✅ try to only buy only organic cotton to avoid the ridiculous amounts of pesticides used to produce inorganic cotton.
✅ use less water (short showers, small toilet flush, re-use clothes instead of washing after every use).
✅ use less elec (energy saving bulbs, turn off lights, use our central heating system more economically).
✅ only buy recycled single-use paper (loo roll, kitchen roll, printer paper).
✅ cycle to work at least one day per week (1hr each way).
✅ compost kitchen waste.
✅ calculate annual household carbon footprint and offset by payment to accredited environmental action, basically a self-imposed “carbon tax”. http://www.carbonfootprint.com
✅ swap our cars for electric or hybrid alternatives within the next 2 years.
✅ replace oil tank in our garden for a more efficient heating system.
✅ commit to donating 1% of business turnover to small-scale environmental causes and hereby join the amazing network of business already doing this “1% For The Planet” http://www.onepercentfortheplanet.org
I know that actions speak louder than words, so I have made a start on my list already and in the last week I have given half of my clothes to a local charity shop. I have also calculated our household carbon footprint for the past 12 months (a shocking 45 tons!) using the questionnaire on this website http://www.carbonfootprint.com and offset it by paying £280 towards environmental projects.
Today is Earth Day 2017 …let’s not leave it to everyone one else to ensure a better legacy for our children.”
When I mentioned all this to my wife Lisa, to her credit she was already there, she’d just been waiting for me to catch on! She was immediately up for making the changes to our lifestyle and two years’ later it’s safe to say we’ve almost achieved everything on that list.
So in 2018 when we had the opportunity to expand our business and considered opening a new premises in Bath, in light of the changes we’d made at home, we wanted to get it right from the start. All growth comes with cost, from financial to the cost on the environment. A bigger premises was going to consume more energy. We were going to need an industrial air conditioning system, extra showers, toilets and a cafe that was going to sell the majority of it’s produce for take-away. We are going to produce more waste, use more water and consume more paper.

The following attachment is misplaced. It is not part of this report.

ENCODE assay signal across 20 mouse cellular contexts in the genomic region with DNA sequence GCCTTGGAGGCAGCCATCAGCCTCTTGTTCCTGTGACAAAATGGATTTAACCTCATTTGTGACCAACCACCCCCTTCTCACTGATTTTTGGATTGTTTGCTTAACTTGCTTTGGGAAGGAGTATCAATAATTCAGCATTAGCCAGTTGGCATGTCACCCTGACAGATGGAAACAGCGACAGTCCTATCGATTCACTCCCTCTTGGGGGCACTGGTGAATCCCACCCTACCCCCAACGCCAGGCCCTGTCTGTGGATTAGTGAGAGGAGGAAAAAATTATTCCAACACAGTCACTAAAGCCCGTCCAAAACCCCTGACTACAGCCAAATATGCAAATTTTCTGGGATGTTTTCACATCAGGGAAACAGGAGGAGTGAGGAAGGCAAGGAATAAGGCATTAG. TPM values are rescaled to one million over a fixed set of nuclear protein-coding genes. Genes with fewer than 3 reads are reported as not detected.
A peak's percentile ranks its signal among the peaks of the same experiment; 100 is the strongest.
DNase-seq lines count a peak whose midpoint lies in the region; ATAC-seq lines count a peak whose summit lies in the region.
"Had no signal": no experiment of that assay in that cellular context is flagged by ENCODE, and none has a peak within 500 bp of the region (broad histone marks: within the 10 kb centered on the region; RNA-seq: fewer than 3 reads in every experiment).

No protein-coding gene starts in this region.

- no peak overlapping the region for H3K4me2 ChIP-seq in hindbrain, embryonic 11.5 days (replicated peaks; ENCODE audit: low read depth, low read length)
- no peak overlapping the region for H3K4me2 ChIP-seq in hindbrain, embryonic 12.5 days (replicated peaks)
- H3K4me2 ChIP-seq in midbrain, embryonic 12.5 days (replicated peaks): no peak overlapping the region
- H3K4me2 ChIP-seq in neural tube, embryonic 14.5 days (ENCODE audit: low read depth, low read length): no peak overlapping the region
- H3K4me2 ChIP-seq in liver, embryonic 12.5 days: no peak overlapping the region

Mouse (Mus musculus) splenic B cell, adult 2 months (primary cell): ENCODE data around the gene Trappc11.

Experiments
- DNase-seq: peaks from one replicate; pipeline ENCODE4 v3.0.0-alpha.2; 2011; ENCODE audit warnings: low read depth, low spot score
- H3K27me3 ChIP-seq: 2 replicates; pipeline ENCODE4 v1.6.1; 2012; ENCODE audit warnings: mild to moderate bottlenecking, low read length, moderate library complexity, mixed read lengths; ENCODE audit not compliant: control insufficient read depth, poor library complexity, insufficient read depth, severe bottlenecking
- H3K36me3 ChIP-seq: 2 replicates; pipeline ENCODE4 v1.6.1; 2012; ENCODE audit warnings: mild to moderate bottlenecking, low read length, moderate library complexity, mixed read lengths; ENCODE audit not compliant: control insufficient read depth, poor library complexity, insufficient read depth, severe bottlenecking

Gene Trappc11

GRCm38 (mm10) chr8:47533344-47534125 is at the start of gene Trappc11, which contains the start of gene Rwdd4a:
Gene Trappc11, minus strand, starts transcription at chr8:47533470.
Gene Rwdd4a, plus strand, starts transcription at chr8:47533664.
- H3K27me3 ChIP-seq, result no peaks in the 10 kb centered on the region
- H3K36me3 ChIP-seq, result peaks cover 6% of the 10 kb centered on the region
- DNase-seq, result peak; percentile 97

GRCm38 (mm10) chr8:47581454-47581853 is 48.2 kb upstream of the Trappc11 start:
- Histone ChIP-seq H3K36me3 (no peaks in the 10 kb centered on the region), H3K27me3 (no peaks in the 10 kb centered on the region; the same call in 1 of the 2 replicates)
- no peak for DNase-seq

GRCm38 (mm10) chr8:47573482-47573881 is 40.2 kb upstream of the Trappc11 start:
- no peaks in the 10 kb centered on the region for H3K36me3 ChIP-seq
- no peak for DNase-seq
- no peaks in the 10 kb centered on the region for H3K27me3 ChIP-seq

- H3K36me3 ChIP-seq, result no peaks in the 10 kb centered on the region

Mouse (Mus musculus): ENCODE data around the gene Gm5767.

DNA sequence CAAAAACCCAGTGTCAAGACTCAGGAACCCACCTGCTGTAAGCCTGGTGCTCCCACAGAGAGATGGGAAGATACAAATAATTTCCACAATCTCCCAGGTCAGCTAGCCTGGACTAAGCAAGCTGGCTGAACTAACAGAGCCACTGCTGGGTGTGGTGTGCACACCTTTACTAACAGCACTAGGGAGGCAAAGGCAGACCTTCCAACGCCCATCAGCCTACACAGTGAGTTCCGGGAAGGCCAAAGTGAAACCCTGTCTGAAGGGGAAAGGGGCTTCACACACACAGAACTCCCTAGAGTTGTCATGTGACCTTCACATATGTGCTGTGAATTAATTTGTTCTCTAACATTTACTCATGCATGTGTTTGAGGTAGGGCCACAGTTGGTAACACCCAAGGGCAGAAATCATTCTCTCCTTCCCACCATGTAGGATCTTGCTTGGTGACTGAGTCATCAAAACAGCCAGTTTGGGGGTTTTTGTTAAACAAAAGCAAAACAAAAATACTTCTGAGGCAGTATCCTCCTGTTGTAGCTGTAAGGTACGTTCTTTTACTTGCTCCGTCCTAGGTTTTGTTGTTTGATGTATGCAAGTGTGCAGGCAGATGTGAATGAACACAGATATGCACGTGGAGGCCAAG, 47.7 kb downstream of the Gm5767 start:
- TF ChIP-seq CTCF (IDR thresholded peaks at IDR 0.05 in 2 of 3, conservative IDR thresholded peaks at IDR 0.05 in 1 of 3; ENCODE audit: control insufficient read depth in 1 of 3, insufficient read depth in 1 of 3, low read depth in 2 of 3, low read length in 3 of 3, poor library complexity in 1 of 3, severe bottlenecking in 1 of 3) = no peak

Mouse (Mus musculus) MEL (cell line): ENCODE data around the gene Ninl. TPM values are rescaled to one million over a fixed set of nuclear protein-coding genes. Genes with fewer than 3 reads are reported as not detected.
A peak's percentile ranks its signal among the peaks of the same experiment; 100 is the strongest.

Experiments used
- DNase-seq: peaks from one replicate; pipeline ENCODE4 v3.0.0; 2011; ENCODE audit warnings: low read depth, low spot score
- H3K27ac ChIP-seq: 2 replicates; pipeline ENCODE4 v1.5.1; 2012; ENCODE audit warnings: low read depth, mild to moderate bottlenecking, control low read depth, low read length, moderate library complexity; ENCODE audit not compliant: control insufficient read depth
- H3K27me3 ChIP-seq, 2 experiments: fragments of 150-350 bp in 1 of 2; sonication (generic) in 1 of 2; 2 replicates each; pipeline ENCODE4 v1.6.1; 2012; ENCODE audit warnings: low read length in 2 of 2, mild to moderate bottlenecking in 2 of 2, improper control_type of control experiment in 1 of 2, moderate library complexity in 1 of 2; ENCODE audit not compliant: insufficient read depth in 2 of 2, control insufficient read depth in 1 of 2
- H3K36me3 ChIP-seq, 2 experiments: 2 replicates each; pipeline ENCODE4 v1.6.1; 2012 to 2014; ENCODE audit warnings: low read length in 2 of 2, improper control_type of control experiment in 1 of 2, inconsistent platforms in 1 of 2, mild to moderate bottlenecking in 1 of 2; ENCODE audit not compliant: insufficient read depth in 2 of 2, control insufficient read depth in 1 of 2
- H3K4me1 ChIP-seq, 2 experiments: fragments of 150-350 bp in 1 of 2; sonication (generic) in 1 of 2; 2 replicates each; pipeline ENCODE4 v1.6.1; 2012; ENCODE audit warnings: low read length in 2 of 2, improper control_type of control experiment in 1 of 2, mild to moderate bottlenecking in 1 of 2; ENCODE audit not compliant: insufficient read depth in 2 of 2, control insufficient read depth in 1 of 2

Given that the new premises was completely electric we decided that the biggest impact we could have on our environmental footprint was ensuring that the power consumed by the new business was coming from renewable sources. After a short search we discovered Good Energy, a UK renewable energy supplier who match 100% of the energy they supply with renewable energy from their own wind and solars farms, as well as over 1000 independent generators across the UK. Renewable power from offshore wind farms has now become part of their fuel mix, purchasing 12% of the total energy generated by Westermost Rough Wind Farm, a 210MW wind farm in the North Sea.
The next biggest-impact decision was about waste. A fitness classes studio doesn’t create much waste but the new cafe was going to be selling most of it’s produce for take-away so we decided that it had to be plastic-free. So this was achieved by using only VegWare compostable cups, containers and cutlery and all the drinks in the chiller-fridge are in recyclable containers: cardboard, glass or cans.
Next was ensuring that we only use recycled single-use paper due to the impact this has on deforestation and the effects of the timber industry on the (loo roll, tissues, kitchen roll, printer paper etc.)
Finally, here are a few of the other things we are doing as a business to try to minimise our impact on the environment:
✅ We recycle all our plastics, paper, glass, tin and cardboard (of course!)
✅ We use non toxic detergents for all in-house laundry.
✅ All products in our showers and WCs are chemical free, cruelty-free and locally-produced.
We are pleased with the start we have made but we also know that there are still lots more things we could be doing to reduce and offset the impact we have on the environment. As such, we will continue to try and make more changes over the years so that as individuals and as a business we are more responsible custodians of our planet.